Twitter allows you to post mini blog entries any time, day or night, with no limit on how often you post. Your posts are visible to anyone who visits Twitter or to a select group of Twitter followers, such as friends and family. The only rule Twitter has: posts must be 140 characters or less. This doesn’t leave a lot of room for detail.
So how can you truncate your Twitter post to ensure it fits? Believe it or not, you can make almost anything fit into 140 characters or less if you’re willing to get a little creative.
First things first, remove any unnecessary detail or slang. If any word isn’t absolutely vital to your Twitter post, remove it. You can quickly shorten Twitter posts by removing adjectives and adverbs. If you need to use adjectives and adverbs, leave out the commas. Twitter posts are similar to texting. They don’t have to be grammatically correct. So if you’re listing five or six adjectives to describe something, you can save a character for each comma you omit.
Many people use Twitter to gain viewers for their blogs, music, videos and businesses. Instead of trying to post detailed posts, provide links. You can still share your ideas with the world through Twitter, but you may need a middle man. For instance, I post links to my articles and blog posts through Twitter. I provide the title of the article, which is descriptive enough to catch my followers’ interest and then a short link to the article. If you don’t want to start your own blog to share thoughts, try out Tiny Paste. You can post any size post in their Pastebin and submit it to get a short URL to post on Twitter.
Leave out the personal information. One mistake many Twitter users make is trying to post detailed personal information in their posts. Truncate your Twitter posts by simply staying anonymous. For instance, if you want to post about your latest beach trip, just post that you’re at a sunny beach, getting an amazing tan, instead of stating the name of the beach and what hotel you’re staying in. This keeps you safe as well as shortening posts.
Leave the grammar to your English teacher. If you can leave out words or letters, do so. The human mind can fill in the blanks. Though “Gone home for day” would make your English teacher cringe, you can save four characters by leaving out the word “the.” Use abbreviations, instead of full words. Or take advantage of text speak or chat speak, which shortens many words and phrases into acronyms. This can truncate a Twitter post to almost half its original size or more. For instance, instead of saying “by the way,” use BTW. Check out Net Lingo’s list of acronyms for help learning the lingo.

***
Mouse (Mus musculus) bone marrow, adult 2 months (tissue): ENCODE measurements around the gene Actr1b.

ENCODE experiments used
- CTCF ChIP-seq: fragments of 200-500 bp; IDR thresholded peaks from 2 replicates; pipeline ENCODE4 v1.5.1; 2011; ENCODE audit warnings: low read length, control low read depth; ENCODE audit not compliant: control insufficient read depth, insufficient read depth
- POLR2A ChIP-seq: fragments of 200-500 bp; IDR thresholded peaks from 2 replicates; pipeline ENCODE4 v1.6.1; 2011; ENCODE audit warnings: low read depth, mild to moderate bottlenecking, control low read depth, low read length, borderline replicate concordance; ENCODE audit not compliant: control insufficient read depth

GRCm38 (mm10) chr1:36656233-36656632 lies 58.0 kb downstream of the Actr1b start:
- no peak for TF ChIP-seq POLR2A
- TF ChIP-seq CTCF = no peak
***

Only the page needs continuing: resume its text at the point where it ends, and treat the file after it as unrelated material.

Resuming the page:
Though this one may seem obvious, shorten a lengthy idea into multiple small ones. For instance, if you have a list of thoughts, only post one thought at a time. Any time you can break a post into small ones, do so. Another benefit to this is that it will create multiple Twitter posts, which may actually gain you more followers than a single Twitter post.
Though you may want to share links to other sites, blogs, videos or photos with all your Twitter followers, URLs quickly eat up the 140 character limit. Many URLs use at least half your allotted space. Kristina Daguia provides some great tips on shortening URLs in her article How to Create a Shorter URL in Twitter. Her article discusses using Bit.ly and TinyURL.com, both of which allow you to shorten any URL to use on any website, including Twitter.